Thought for the Day - John Bell - 22/08/2012
With Parliament in recess, we don’t hear much from our political masters. MP’s, as well as many business leaders, are on holiday. I hope they have a good holiday. I hope that they will not be like 70% of smartphone users who, it was reported, stay wired to work ensuring that business can invade pleasure. I hope our nation’s leaders get passionate about other interests, so passionate that they might even be reluctant to return.
I say this because of a story I read yesterday. I can tell it in a minute. It’s about trees.
It’s about how once upon a time the trees wanted to appoint a king over them. So they asked the olive tree first. And the olive tree refused. It didn’t want to leave behind its production of oil by which humanity was enriched.
Then the trees tried to get the fig tree to become king. But the fig tree was unwilling to leave producing fruit which was a delight those who ate it.
The trees then turned to the vine and asked if it would become king. But the vine also refused. It enjoyed producing grapes which became wine which was pleasing to everyone who drank it.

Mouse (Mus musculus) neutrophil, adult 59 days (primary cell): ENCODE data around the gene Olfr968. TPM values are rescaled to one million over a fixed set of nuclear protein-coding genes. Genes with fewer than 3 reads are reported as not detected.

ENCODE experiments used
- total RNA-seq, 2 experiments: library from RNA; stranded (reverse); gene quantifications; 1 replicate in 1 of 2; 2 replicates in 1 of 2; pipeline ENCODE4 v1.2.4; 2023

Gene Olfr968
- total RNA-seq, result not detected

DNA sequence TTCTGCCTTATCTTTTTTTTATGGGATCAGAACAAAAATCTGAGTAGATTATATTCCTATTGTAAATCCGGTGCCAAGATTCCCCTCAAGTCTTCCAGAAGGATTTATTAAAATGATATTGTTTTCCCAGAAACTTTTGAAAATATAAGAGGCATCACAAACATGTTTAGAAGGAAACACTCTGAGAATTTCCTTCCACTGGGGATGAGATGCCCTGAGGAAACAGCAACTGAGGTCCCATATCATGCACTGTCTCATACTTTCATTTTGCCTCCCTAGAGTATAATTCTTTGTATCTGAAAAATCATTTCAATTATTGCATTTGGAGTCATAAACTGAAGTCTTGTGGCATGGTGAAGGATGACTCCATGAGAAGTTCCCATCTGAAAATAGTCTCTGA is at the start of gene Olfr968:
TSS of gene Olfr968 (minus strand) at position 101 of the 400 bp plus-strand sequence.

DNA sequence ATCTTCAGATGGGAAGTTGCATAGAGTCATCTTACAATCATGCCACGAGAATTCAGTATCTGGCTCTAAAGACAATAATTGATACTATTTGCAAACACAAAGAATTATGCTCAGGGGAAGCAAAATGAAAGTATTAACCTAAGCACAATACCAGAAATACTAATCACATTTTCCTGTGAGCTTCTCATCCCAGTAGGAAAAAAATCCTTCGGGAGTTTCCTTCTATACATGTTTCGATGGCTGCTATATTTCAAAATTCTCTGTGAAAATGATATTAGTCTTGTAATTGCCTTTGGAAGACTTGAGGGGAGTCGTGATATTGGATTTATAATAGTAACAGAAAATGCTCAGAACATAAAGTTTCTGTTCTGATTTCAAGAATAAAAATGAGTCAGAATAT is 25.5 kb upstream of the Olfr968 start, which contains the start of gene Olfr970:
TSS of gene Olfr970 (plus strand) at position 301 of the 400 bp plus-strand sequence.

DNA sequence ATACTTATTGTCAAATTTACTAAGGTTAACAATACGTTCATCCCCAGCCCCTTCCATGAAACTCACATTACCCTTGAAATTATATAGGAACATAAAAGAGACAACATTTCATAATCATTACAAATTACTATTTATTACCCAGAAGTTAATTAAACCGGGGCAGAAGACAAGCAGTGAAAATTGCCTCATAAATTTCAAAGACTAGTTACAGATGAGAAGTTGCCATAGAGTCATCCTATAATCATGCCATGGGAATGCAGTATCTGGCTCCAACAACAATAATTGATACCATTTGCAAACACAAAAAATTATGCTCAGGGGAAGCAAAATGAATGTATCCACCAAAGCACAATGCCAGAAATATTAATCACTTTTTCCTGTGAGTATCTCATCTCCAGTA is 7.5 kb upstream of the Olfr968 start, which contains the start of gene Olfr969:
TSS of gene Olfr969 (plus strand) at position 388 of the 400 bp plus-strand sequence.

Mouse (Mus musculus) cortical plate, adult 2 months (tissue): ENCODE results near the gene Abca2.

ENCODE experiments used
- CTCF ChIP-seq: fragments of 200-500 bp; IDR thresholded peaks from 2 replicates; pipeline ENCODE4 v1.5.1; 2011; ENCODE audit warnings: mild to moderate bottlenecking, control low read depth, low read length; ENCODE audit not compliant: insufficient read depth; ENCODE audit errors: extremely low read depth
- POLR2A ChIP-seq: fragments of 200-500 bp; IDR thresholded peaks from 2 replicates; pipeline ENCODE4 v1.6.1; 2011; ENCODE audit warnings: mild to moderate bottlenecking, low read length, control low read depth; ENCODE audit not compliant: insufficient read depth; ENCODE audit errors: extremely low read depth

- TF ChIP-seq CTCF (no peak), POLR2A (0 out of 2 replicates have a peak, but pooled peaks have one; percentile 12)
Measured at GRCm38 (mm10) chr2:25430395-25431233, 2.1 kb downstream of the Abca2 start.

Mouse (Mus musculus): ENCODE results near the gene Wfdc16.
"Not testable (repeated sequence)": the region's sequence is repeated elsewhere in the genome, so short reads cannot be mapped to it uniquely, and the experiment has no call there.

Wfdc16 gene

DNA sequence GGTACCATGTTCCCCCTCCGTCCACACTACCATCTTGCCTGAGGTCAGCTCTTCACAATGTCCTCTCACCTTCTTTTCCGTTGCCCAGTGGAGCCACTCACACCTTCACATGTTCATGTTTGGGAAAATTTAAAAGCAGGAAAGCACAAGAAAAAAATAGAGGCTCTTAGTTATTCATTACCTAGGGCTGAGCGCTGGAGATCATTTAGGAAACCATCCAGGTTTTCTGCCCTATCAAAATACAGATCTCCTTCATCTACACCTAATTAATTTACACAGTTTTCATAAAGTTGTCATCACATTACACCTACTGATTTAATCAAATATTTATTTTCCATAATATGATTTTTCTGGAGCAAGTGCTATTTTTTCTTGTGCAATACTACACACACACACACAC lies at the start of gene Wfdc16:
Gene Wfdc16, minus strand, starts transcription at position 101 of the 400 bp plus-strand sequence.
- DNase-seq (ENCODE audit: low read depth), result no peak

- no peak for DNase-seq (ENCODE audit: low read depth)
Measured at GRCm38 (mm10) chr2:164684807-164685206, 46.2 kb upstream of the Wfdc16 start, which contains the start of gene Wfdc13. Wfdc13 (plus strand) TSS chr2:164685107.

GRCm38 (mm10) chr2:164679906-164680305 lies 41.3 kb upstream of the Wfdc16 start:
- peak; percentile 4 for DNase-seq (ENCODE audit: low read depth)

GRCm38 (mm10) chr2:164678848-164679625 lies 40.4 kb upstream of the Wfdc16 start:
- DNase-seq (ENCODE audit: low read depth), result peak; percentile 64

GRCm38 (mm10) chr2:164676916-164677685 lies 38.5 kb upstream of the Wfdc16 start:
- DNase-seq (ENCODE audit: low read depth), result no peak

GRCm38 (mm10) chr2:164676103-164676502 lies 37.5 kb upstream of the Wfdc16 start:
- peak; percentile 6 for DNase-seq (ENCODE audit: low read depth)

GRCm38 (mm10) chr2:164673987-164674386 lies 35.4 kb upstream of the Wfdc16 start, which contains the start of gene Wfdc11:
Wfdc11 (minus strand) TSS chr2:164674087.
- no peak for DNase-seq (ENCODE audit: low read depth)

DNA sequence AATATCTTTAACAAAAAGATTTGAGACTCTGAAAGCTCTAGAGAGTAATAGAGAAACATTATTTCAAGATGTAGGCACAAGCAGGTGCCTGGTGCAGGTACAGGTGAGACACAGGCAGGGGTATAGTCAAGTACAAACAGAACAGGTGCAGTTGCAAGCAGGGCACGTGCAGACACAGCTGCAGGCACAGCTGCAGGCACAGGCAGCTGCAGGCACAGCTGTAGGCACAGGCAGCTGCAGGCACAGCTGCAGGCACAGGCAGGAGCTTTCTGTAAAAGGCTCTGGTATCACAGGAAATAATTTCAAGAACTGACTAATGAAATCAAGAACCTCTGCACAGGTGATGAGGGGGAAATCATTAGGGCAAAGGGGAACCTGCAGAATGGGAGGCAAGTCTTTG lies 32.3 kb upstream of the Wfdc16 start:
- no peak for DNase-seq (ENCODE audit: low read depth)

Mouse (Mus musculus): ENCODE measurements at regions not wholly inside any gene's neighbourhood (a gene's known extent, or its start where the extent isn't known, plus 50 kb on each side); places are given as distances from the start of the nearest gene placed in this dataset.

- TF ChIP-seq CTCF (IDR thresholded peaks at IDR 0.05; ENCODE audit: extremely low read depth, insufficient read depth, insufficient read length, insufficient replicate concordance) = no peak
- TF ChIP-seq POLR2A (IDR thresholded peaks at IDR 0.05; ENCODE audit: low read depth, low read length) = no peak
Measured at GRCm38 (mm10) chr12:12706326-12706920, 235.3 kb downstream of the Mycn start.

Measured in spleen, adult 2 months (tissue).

So then the trees went to the thorn and asked if it would be king over them. And the thorn tree said: ‘If you really want to appoint me, come under my protection. Otherwise you will be scorched by fire.’
That’s it - the story about the trees trying to appoint a king. It’s not one of Aesop’s fables. It comes from the book of Judges, which - along with other things - is about leadership.
It‘s a divinely inspired parable which suggests that those who have other passions will be reluctant to lead, whereas those who simply want to have power will jump at the chance of being the chief. And more than that, they will give dire warning of what might happen if they are not allowed to have their way.
Hence the thorn tree: If you really want to appoint me, come under my protection. Otherwise you will be scorched by fire.’
There’s something profound here with which I am still wrestling; something about how people whose life is about more than being in charge have other yardsticks, other perspectives, other passions which enable them to make balanced judgments.
It raises the question as to whether the best leaders are those who achieve first class honours degrees and get catapulted to the top to organise things the way they want. Or are the best leaders those who, like the olive and fig and vine, have flourished in other fields, which makes them grounded and experienced if also a little reticent?
The story asks whether those most worthy of power in the parliaments of the world, in finance, industry, the church, are those who crave it, or those who have other lodestars by which they live.